The Paradine Case (1947) effectively ended the association between Alfred Hitchcock and David O. Selznick with a modest thud. That the resulting project failed to live up to everyone’s expectations (coming directly after Notorious) belies Selznick’s intervention on the project, even though the film itself is consistently charming and moody, if nowhere near the caliber of its predecessor.
Originally Hitchcock had wanted either Ronald Colman or Laurence Olivier for the role of the barrister, Anthony Keane. There is some speculation that Hitch’ also sought the elusive Greta Garbo as his Mrs. Paradine. Disinterested in paying for these loan outs, Selznick assigned his own homegrown contract players to the cast. Hitchcock was disenchanted with this decision. Although he greatly admired Gregory Peck, Alida Valli and Louis Jourdan as actors, he felt all of them entirely unsuited for their roles.
Nevertheless, the project progressed at a grueling ninety-two day shoot – the longest of any Hitchcock film schedule to date. It was always Selznick’s intention to create another colossus – an extensive courtroom melodrama with obsessive love as its underpinning. Working from a script by Selznick and Ben Hecht, Hitchcock chose to acquiesce to Selznick’s demand rather than fight the producer's desires for a really big movie. In the end, Hitchcock delivered a rough cut that ran nearly 3 hours. For once, Selznick felt that a film could, in fact, be too long and, after having disposed of Hitchcock’s services once and for all, he went to work re-editing The Paradine Case down to a modest 125 minutes.
Though the cuts are not damaging to the overall continuity of the story, they do tend to reduce various characters to mere cardboard cutouts. Imminent personalities such as Charles Laughton and Ethel Barrymore – cast in the film as tawdry philanderer, Judge Lord Thomas and Lady Horfield - simply float in and out of the story rather than becoming an integral part of it. So too, does the ending of the film, at least in hindsight, seem slightly rushed.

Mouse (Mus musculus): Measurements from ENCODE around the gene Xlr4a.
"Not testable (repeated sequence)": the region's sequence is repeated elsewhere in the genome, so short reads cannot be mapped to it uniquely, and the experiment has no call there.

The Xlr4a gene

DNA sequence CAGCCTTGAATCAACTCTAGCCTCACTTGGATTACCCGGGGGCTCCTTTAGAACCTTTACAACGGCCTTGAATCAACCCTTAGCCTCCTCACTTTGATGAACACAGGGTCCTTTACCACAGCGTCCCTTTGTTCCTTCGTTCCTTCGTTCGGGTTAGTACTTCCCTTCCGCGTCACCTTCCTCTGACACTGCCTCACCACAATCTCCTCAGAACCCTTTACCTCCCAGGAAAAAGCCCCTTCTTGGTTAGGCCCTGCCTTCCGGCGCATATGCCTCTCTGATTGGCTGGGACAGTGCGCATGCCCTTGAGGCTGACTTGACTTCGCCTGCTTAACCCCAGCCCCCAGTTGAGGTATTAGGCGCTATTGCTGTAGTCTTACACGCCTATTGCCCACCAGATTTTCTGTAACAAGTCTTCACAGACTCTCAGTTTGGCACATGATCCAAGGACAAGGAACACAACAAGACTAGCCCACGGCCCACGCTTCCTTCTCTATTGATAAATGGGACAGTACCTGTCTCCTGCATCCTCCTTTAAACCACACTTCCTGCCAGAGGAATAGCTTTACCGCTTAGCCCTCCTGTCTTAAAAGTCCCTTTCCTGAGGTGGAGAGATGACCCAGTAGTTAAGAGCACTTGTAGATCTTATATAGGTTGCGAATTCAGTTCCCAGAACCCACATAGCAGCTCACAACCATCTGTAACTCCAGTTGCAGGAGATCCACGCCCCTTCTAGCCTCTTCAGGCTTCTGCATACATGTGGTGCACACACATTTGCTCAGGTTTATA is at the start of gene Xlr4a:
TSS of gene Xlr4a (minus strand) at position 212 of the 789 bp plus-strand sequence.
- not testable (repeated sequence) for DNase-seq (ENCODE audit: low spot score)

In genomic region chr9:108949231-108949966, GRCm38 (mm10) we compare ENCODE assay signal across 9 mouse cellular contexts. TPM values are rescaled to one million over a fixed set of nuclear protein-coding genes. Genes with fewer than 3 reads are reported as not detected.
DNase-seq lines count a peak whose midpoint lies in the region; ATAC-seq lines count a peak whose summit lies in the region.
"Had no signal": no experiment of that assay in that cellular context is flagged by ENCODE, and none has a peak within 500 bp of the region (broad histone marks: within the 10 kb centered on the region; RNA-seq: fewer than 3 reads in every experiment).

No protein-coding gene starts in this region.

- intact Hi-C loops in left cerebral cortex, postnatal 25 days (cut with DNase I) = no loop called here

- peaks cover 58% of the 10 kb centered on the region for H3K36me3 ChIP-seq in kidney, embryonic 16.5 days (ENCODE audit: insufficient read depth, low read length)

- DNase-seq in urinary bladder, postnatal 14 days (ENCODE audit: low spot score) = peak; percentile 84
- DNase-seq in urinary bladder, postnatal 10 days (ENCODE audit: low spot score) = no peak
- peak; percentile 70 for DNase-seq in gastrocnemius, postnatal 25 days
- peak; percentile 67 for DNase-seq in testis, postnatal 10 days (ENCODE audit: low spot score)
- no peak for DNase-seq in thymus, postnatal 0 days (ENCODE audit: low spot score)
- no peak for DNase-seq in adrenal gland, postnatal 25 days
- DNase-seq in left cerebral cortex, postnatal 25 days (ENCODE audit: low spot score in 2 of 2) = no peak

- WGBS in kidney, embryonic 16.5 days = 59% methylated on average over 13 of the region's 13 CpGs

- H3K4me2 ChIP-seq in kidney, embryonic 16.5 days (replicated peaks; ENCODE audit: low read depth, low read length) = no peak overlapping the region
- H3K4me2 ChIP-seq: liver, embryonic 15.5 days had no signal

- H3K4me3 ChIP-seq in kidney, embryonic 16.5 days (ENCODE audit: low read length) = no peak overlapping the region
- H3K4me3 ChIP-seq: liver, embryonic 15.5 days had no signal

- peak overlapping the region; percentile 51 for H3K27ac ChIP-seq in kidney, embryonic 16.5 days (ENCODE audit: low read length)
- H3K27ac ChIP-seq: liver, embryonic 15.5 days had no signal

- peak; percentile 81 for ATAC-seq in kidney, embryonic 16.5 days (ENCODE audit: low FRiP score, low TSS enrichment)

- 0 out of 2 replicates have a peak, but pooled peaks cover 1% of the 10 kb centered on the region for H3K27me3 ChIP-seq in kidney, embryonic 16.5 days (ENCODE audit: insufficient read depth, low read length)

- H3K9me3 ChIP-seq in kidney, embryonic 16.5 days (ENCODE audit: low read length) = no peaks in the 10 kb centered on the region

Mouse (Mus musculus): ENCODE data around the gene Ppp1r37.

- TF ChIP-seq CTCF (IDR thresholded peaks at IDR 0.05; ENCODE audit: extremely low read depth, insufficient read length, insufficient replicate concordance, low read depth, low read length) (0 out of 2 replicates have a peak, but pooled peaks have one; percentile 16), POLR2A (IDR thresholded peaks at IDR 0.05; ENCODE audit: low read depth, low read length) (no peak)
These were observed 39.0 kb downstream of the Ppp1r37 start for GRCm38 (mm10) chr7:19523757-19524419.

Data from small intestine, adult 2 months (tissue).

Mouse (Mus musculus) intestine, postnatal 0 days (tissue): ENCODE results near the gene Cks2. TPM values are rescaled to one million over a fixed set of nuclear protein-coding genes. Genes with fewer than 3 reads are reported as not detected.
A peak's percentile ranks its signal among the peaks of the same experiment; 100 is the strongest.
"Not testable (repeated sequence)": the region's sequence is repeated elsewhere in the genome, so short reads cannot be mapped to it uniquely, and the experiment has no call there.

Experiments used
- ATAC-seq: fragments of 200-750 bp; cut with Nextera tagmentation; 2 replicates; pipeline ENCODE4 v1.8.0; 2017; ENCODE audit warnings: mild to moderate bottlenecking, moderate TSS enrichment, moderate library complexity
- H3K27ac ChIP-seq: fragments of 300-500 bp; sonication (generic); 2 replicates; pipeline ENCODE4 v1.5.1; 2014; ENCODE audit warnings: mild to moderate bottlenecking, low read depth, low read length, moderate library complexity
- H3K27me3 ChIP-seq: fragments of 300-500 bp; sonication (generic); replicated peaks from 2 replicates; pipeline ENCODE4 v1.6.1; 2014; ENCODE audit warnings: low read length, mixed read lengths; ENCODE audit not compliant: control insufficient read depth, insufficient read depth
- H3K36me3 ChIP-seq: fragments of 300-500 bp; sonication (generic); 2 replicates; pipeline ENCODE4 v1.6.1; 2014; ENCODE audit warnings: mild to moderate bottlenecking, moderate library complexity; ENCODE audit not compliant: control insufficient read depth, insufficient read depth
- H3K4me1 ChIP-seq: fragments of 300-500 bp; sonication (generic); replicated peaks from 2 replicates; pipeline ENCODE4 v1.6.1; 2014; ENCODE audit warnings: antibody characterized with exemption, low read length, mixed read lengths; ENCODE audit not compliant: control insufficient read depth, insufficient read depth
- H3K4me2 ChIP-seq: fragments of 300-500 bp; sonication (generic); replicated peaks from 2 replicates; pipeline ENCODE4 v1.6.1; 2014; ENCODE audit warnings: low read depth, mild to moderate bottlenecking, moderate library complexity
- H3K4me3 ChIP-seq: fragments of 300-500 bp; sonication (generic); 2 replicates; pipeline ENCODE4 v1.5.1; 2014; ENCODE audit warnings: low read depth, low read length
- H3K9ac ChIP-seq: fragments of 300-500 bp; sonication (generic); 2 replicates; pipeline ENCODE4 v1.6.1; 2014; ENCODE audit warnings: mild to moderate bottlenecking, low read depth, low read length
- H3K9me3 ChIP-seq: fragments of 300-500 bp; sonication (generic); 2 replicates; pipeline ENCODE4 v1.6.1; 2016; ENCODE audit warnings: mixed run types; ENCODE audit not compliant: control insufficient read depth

The story that emerges on screen is rather threadbare and in viewing the film today one wonders just how much more there might have been to sustain an audiences’ interest for three hours. The plot concerns one Maddalena Anna Paradine (Valli), the late wife of a blind colonel whom she is accused of poisoning to death. It seems Mrs. Paradine has been having an affair with her husband’s valet, Andre LaTour (Jourdan).
On the advice of legal council, Sir Simon Flaquer (Charles Coburn) Maddalena hires handsome hotshot attorney, Anthony Keane (Peck) as her defense. But the trial is made problematic when the married Keane begins to invest in Maddalena’s innocence on the basis that he is slowly becoming enamored with her. Keane’s wife, Gay (Ann Todd) is patient in her love, allowing her husband his romantic fancies because she knows they will come to not; for Maddalena is guilty of the charge.
Given the severity of Selznick’s editing, the distillation of Hitchcock’s suspense into tepid melodrama is perhaps forgivable. The resulting film is much more a polite comedy of manners than a political/crime thriller. There are no surprises, no great complexities to wade through and no rivalry between characters once the audience has figured out that the accused is in fact destined to die.
To date, only Anchor Bay Home Video has managed to release a credible DVD transfer of The Paradine Case. The disc is currently out of print but readily available on Amazon and other websites. The B&W transfer is generally sharp and clean, with only moderate lapses of grain and age related artifacts and the occasional hint of edge enhancement that will not distract. The audio is mono as originally intended and presented at an adequate listening level. The one regret here is that Anchor Bay did not produce either a documentary of featurette on the making of the film.
FILM RATING (out of 5 - 5 being the best)